Tensions Increasing Amid Talk Of Military Action Against Iran
Tensions are increasing in the Persian Gulf as the Iran war hawks seem to be winning the battle for the President's support.
Tensions are escalating in the Persian Gulf between the United States and Iran, and it’s getting harder and harder to tell where things are headed. It began last week with attacks on two tankers bound for Asia which first the Saudis and now the Pentagon have blamed on Iran generally and on the naval forces of the Islamic Republic’s Revolutionary Guard specifically. Iran has officially denied any responsibility for the attacks, though. Yesterday, the looming crisis seemed to enter a new phase, with Iran threatening to exceed an important constraint put in place by the nuclear deal it signed four years ago and the United States upping the military ante:
Tensions between the United States and Iran flared on Monday as Tehran said it would soon breach a key element of the 2015 international pact limiting its nuclear program, while President Trump ordered another 1,000 troops to the Middle East and vowed again that Iran would not be allowed to develop a nuclear weapon.
The Pentagon’s announcement of the troop deployment came three days after attacks on two oil tankers in the Gulf of Oman that the administration has blamed Iran for. And it came hours after Iran said it was within days of violating a central element of the landmark 2015 agreement — intended to curb its ability to develop a nuclear weapon — unless European nations agreed to help it blunt crippling American economic sanctions.
Iran’s Atomic Energy Organization said that within 10 days the country will have produced and kept in its stockpiles more low-enriched uranium — the sort used to fuel power plants — than allowed by the 2015 containment deal. The agency also left open the possibility that it might soon begin enriching the uranium to higher levels of purity, edging it closer to what would be necessary to build a nuclear weapon.
Mr. Trump pulled out of the 2015 pact last year, saying that it was not tough enough on Iran. In doing so, he put intense strain on the international coalition that had backed the agreement and wanted to keep it alive. And he left Iran trapped between continuing to abide by the deal’s provisions without getting any of its benefits or abandoning it and provoking a more intense conflict with the United States.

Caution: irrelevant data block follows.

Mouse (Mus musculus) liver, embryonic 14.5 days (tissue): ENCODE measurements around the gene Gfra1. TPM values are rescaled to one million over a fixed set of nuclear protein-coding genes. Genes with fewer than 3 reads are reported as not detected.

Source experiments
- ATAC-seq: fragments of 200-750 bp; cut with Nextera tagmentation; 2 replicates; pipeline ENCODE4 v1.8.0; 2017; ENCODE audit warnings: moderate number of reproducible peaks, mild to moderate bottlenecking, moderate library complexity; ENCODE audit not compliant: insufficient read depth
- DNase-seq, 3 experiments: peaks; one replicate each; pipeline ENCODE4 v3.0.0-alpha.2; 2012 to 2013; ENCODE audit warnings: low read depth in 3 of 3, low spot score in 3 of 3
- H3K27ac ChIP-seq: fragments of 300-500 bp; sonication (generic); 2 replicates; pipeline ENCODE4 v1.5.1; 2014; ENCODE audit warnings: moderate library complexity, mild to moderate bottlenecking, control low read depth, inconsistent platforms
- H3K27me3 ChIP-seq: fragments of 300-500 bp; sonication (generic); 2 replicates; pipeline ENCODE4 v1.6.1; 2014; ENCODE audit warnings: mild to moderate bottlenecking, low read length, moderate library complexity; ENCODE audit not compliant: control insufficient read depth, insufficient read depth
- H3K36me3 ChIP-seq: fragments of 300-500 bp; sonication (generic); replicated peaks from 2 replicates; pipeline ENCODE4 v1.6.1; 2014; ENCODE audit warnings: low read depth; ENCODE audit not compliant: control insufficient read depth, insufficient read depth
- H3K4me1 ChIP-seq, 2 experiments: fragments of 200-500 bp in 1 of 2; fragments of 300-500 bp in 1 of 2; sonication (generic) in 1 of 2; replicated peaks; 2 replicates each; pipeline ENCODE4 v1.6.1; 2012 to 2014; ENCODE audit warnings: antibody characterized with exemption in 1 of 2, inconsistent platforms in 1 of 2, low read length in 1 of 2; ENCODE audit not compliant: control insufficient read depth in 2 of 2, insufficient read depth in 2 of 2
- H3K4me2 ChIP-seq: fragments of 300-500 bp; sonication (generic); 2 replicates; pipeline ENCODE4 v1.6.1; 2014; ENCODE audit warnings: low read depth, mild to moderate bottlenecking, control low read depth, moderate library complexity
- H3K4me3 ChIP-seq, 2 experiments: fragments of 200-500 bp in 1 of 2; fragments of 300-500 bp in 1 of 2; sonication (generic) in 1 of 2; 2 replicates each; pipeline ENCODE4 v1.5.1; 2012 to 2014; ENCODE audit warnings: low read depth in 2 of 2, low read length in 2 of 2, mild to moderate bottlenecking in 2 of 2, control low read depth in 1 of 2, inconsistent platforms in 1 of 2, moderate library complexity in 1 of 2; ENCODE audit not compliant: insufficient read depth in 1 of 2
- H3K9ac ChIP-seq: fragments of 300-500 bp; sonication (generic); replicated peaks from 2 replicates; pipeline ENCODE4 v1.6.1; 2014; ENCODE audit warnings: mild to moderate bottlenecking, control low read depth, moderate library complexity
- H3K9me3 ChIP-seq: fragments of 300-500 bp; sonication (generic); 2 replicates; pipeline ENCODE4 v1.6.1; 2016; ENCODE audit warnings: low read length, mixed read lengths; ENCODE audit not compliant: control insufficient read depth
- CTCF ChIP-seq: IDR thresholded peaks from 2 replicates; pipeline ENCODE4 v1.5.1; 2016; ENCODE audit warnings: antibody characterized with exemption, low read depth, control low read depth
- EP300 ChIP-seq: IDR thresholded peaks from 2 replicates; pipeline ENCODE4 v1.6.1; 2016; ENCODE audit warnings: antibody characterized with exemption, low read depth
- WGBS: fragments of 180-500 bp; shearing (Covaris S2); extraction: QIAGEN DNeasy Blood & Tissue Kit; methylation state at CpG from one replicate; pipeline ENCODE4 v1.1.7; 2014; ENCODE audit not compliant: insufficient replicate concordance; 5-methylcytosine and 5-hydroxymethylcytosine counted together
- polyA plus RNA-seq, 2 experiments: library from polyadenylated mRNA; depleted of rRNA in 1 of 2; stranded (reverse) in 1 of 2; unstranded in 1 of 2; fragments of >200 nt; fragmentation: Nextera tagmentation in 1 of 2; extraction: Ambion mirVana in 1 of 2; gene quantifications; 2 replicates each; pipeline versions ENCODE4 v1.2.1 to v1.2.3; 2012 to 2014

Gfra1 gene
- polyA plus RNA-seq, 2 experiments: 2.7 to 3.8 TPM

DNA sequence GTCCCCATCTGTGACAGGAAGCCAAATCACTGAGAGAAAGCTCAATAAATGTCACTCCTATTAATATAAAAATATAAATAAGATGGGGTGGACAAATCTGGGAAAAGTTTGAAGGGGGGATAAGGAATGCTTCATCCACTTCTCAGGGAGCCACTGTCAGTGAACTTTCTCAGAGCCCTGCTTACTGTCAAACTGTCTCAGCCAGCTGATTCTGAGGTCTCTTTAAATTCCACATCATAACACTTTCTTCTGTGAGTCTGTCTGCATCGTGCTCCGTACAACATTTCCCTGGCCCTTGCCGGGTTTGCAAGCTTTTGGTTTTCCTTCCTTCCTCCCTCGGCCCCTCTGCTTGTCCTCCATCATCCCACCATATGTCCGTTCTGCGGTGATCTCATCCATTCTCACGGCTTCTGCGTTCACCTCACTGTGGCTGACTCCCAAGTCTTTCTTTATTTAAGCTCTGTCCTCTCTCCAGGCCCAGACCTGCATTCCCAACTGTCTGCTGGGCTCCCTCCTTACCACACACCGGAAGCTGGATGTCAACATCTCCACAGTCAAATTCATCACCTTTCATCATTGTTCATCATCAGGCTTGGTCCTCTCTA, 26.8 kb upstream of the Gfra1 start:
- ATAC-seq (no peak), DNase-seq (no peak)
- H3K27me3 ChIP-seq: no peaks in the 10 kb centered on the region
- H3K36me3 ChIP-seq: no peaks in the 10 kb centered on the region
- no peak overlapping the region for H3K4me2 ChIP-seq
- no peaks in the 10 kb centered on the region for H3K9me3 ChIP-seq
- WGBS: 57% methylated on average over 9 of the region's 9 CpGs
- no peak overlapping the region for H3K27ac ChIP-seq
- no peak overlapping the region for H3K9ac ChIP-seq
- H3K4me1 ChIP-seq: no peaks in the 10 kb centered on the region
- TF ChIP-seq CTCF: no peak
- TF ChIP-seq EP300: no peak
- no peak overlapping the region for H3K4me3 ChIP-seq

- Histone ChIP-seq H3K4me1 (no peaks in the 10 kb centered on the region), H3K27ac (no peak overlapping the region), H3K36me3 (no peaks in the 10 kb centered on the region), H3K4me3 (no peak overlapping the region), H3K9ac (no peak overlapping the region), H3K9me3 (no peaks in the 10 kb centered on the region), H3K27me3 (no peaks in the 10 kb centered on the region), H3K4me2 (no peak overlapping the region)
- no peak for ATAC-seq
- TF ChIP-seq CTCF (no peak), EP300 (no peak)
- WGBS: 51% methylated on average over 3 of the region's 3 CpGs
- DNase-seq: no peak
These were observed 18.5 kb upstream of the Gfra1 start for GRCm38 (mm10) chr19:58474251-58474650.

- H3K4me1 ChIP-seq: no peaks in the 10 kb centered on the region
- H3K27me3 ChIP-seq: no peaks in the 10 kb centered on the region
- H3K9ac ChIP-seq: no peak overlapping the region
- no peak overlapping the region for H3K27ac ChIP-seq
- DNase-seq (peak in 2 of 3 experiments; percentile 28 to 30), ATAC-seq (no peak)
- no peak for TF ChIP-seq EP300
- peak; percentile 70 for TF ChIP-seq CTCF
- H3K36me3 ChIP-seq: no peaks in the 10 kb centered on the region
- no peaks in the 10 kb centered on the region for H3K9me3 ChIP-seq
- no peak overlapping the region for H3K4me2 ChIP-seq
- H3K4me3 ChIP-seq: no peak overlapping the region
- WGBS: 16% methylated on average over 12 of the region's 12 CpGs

With Iran now on the verge of breaching the deal, the White House called for greater international pressure on the country, even as European officials urged restraint between the two longtime adversaries.
“President Trump has made it clear he will never allow Iran to develop nuclear weapons,” the National Security Council said in a statement.
The additional 1,000 troops being sent to the region comes on top of 1,500 dispatched in May. They will be used mainly for surveillance of Iranian activities and protecting American forces already in the Middle East. The Pentagon had considered plans for deployment of up to 6,000 additional troops.
“The recent Iranian attacks validate the reliable, credible intelligence we have received on hostile behavior by Iranian forces and their proxy groups that threaten United States personnel and interests across the region,” the acting defense secretary, Patrick Shanahan, said in a statement.
The announcement from Tehran was Iran’s latest signal that it would abandon the 2015 pact unless other signatories help it offset economic sanctions imposed by Mr. Trump. The threat seemed aimed primarily at European countries to persuade them to break with Washington and restore to Tehran some of the economic benefits of the deal.
Iran had been abiding by the terms of the nuclear deal, negotiated under President Barack Obama, before Mr. Trump pulled out, and has continued to do so since the withdrawal by the United States. But as American sanctions have squeezed the Iranian economy, Tehran has warned that it could not remain in the deal without getting European help to find workarounds to the sanctions.
“This was an entirely predictable consequence of the Trump administration’s withdrawal from the nuclear deal and maximum pressure strategy,” said Ali Vaez, the director of the Iran project at the International Crisis Group, a conflict-resolution organization. “In practice, maximum pressure has produced maximum peril and minimum strategic results.”
The mechanism of American sanctions may actually have sped Iran to the point where its stockpile of uranium is on the verge of violating the 2015 agreement’s terms. In May, the State Department announced that it might penalize countries that transfer enriched uranium out of Iran.